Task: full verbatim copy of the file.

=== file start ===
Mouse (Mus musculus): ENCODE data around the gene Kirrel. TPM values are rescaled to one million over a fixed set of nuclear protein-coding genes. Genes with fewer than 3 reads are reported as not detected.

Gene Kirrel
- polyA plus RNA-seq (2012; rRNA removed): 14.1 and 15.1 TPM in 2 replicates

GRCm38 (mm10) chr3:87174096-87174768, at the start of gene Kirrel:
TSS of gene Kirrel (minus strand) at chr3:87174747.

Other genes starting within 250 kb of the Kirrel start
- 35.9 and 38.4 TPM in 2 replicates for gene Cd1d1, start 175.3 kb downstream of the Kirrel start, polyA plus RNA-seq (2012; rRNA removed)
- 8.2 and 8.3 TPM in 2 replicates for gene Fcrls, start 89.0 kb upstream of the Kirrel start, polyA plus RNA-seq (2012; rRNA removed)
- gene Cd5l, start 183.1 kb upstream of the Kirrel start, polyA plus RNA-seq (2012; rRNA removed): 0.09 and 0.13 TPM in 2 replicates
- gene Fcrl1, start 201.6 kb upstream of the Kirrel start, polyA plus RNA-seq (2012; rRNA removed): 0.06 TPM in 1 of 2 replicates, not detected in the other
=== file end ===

Mouse (Mus musculus): ENCODE data around the gene Kirrel. TPM values are rescaled to one million over a fixed set of nuclear protein-coding genes. Genes with fewer than 3 reads are reported as not detected.

Gene Kirrel
- polyA plus RNA-seq (2012; rRNA removed): 14.1 and 15.1 TPM in 2 replicates

GRCm38 (mm10) chr3:87174096-87174768, at the start of gene Kirrel:
TSS of gene Kirrel (minus strand) at chr3:87174747.

Other genes starting within 250 kb of the Kirrel start
- 35.9 and 38.4 TPM in 2 replicates for gene Cd1d1, start 175.3 kb downstream of the Kirrel start, polyA plus RNA-seq (2012; rRNA removed)
- 8.2 and 8.3 TPM in 2 replicates for gene Fcrls, start 89.0 kb upstream of the Kirrel start, polyA plus RNA-seq (2012; rRNA removed)
- gene Cd5l, start 183.1 kb upstream of the Kirrel start, polyA plus RNA-seq (2012; rRNA removed): 0.09 and 0.13 TPM in 2 replicates
- gene Fcrl1, start 201.6 kb upstream of the Kirrel start, polyA plus RNA-seq (2012; rRNA removed): 0.06 TPM in 1 of 2 replicates, not detected in the other